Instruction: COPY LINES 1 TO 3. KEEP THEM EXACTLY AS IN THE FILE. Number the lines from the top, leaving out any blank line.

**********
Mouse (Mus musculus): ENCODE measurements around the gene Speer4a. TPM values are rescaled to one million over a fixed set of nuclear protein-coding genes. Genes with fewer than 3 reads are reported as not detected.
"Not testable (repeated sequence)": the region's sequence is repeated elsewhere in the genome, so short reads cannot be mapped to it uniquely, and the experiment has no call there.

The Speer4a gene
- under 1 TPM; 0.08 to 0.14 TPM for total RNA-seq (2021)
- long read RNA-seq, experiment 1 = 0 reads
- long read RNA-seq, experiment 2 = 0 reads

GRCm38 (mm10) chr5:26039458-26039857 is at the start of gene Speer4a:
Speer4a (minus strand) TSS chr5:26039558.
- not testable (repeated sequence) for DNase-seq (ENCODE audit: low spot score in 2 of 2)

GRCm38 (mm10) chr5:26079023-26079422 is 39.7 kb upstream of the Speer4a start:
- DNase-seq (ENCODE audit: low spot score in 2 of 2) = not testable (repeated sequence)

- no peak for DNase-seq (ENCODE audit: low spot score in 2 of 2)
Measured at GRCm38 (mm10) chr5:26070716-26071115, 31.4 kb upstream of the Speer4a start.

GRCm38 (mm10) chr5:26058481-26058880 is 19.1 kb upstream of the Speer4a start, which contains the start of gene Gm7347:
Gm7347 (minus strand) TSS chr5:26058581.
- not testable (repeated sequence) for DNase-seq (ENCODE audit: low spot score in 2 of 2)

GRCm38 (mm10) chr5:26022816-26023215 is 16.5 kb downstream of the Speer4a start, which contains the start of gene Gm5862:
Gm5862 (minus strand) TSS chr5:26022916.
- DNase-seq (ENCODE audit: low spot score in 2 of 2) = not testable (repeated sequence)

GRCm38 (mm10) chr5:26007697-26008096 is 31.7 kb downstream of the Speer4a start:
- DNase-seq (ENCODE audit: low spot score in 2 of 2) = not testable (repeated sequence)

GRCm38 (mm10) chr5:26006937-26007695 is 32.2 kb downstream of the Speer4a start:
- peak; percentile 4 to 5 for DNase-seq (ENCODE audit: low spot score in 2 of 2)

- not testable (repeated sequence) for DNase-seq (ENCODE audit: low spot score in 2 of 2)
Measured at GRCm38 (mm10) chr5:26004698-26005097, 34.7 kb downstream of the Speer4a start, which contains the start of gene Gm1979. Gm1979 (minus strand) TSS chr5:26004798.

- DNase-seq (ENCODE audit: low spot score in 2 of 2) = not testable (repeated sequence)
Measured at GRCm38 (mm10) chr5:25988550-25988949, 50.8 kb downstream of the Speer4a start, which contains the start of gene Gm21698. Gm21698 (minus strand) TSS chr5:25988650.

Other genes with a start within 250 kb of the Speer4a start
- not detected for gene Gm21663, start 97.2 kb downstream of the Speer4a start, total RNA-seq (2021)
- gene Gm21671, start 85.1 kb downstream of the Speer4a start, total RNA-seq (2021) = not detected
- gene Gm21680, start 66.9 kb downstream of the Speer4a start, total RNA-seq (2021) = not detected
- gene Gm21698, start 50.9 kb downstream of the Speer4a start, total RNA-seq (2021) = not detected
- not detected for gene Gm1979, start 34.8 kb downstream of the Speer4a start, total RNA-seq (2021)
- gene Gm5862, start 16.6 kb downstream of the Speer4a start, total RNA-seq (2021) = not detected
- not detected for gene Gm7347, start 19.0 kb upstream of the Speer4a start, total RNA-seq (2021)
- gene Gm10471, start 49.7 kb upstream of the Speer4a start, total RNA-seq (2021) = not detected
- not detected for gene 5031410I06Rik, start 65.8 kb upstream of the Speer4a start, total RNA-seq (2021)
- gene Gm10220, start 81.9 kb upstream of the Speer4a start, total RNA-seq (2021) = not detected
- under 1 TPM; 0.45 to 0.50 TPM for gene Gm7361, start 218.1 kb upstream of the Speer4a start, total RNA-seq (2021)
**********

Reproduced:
Mouse (Mus musculus): ENCODE measurements around the gene Speer4a. TPM values are rescaled to one million over a fixed set of nuclear protein-coding genes. Genes with fewer than 3 reads are reported as not detected.
"Not testable (repeated sequence)": the region's sequence is repeated elsewhere in the genome, so short reads cannot be mapped to it uniquely, and the experiment has no call there.

The Speer4a gene